AirTalk for August 31, 2012

Romney speaks!

Romney Accepts Party Nomination At The Republican National Convention

Mark Wilson/Getty Images

Republican presidential candidate, former Massachusetts Gov. Mitt Romney waves on stage during the final day of the Republican National Convention at the Tampa Bay Times Forum on August 30, 2012 in Tampa, Florida.

Last night was the moment Republicans had been fretting over since the end of the primary season. Mitt Romney delivered his case for the presidency not just to the GOP base, but also to the widest audience of potential voters yet. Well, how did he do?

The main criticisms of Mr. Romney are typically that he is stiff and awkward and light on details for his policy plans, and his speech seemed an attempted remedy to that. Romney teared up twice when discussing his parents and children, giving voters a rare glimpse at the more personal side of the candidate. He even mentioned Mormonism by name, when in the past his campaign has avoided discussing his religion. His critiques of President Obama came in the form of relieving the public of their duty to vote for him, and he didn’t really offer concrete examples of how he’d change policy. So was it enough?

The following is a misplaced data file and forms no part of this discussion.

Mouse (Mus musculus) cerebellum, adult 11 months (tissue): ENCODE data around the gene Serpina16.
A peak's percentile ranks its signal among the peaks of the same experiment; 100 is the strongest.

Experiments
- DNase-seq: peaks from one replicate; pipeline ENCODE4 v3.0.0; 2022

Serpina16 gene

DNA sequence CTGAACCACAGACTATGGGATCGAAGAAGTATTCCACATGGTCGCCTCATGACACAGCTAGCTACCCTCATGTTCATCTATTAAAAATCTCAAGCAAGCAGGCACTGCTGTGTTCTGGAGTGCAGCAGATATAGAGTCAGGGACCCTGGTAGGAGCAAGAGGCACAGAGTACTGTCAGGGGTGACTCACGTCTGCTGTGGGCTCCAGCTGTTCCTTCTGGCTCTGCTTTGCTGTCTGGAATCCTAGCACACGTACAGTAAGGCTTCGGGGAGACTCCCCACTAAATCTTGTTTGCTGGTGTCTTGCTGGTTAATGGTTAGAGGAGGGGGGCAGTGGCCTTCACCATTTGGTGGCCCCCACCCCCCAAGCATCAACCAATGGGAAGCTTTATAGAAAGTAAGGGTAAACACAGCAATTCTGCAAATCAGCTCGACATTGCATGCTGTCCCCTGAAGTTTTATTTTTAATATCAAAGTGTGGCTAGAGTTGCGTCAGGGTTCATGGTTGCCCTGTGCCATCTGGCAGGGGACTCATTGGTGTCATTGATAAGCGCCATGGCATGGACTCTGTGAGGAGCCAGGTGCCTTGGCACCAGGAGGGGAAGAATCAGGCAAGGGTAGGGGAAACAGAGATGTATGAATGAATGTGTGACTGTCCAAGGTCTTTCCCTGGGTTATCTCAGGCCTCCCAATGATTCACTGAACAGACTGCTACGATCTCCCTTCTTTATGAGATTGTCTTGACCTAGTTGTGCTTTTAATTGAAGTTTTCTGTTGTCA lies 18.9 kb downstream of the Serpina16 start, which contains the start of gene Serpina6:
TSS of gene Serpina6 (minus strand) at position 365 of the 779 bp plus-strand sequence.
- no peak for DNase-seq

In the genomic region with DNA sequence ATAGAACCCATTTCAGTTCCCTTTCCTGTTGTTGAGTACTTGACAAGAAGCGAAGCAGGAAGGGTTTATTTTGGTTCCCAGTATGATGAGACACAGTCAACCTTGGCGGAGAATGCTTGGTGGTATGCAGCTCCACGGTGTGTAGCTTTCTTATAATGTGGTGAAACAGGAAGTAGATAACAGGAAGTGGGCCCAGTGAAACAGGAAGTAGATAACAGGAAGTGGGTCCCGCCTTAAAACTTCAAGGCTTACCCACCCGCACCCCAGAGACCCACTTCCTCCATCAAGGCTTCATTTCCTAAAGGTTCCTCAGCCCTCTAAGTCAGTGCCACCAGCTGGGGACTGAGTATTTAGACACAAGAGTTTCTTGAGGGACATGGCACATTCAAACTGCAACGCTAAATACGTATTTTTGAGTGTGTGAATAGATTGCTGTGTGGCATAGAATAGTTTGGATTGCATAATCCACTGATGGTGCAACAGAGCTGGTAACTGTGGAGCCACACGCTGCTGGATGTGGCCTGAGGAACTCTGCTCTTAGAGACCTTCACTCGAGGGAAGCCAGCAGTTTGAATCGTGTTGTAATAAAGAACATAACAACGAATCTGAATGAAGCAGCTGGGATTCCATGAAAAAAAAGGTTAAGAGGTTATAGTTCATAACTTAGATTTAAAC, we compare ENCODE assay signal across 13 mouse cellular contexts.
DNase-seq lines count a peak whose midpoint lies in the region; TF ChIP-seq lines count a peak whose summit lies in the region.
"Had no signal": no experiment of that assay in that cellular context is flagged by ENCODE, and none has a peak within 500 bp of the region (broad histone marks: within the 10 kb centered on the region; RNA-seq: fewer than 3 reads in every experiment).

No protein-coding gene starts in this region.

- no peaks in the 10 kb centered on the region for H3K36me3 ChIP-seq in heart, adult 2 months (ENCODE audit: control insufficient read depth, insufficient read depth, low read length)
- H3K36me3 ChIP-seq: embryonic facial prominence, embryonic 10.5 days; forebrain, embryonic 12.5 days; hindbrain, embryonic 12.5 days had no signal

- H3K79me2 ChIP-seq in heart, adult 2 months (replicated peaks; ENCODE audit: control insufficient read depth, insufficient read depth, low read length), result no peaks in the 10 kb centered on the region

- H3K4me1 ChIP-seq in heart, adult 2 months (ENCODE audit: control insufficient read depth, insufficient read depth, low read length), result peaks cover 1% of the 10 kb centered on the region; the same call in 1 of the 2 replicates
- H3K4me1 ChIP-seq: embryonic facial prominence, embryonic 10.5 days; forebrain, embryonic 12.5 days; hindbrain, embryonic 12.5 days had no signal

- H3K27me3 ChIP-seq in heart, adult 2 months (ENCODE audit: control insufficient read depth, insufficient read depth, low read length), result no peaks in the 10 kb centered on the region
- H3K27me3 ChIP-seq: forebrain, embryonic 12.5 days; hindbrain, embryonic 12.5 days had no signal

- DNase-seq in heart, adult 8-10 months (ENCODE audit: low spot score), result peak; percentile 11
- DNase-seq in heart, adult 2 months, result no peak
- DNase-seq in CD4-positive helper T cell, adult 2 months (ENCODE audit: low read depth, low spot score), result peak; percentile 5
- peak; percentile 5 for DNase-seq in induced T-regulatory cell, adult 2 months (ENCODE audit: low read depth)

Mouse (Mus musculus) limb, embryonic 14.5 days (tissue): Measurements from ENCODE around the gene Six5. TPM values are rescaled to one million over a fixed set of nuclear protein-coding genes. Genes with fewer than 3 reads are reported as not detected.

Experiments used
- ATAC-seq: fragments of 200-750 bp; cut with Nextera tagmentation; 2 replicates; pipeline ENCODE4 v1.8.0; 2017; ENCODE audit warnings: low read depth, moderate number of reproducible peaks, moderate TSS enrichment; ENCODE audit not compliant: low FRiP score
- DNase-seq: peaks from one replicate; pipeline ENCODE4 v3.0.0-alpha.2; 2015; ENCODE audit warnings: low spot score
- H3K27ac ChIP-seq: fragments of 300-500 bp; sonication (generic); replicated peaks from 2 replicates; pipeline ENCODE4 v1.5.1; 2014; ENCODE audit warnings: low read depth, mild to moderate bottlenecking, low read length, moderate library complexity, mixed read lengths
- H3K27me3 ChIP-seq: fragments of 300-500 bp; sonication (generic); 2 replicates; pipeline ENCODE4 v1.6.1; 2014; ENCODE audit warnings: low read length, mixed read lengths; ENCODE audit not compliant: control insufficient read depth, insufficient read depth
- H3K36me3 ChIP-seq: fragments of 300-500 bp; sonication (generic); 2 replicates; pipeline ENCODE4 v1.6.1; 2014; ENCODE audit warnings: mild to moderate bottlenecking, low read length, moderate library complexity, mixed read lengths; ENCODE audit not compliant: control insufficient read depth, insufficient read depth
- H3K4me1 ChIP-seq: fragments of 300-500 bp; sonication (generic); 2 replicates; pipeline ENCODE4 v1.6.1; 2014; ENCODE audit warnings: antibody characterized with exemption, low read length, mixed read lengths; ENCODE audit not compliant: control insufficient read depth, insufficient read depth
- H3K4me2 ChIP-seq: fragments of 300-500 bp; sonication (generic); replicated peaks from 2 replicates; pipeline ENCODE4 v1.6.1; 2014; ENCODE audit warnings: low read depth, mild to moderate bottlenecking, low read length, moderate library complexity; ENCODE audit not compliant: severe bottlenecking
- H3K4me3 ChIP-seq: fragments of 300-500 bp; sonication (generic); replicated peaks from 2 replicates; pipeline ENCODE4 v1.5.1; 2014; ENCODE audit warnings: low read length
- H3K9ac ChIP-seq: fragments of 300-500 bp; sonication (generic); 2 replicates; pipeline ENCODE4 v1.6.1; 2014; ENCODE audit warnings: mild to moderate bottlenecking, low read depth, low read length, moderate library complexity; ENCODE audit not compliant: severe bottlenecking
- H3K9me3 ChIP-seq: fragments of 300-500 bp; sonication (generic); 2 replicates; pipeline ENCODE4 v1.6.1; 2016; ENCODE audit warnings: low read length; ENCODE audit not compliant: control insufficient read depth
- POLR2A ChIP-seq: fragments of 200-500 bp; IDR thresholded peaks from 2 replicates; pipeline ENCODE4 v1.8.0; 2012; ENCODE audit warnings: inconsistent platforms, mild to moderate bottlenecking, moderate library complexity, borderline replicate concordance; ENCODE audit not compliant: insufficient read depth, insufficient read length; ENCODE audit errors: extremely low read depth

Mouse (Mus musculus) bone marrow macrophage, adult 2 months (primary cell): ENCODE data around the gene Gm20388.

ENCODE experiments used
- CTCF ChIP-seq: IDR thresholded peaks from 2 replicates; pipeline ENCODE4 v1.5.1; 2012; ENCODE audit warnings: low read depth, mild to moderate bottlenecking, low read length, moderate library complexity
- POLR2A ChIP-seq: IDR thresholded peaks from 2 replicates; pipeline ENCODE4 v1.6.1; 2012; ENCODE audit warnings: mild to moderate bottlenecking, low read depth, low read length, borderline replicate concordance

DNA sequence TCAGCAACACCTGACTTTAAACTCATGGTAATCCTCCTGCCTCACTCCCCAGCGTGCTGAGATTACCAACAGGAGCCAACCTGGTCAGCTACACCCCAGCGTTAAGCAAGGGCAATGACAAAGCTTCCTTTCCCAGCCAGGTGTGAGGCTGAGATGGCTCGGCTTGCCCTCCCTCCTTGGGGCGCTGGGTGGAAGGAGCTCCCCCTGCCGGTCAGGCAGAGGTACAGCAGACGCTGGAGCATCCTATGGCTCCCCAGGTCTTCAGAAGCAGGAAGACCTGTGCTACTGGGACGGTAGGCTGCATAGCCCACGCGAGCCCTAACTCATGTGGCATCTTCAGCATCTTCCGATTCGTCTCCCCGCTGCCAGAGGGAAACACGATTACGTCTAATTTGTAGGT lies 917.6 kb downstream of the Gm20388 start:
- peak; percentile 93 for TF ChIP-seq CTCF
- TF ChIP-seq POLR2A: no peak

The other notable speech came from Florida Senator Marco Rubio who talked about American Exceptionalism and the opportunities this country affords all who live here. To illustrate, he spoke of his parents, both immigrants from Cuba, and even quoted his dad in Spanish. Did his message make any inroads with Latino voters, a group the Republican party needs to win over? How did both speakers fare when it comes to accuracy in their statements? Did Romney’s speech contain rhetorical fireworks, or was it more of a dud?

And what about Clint Eastwood’s surprise appearance? Some thought his “empty chair” bit was clever; others found it baffling. Did his performance help or harm Romney?

Guest:

David Mark, Editor-in-Chief for Politix.com and author of Going Dirty: The Art of Negative Campaigning

Glenn Kessler, Washington Post reporter who writes “The Fact Checker.”

Lisa Mascaro, Washington reporter for the Los Angeles Times


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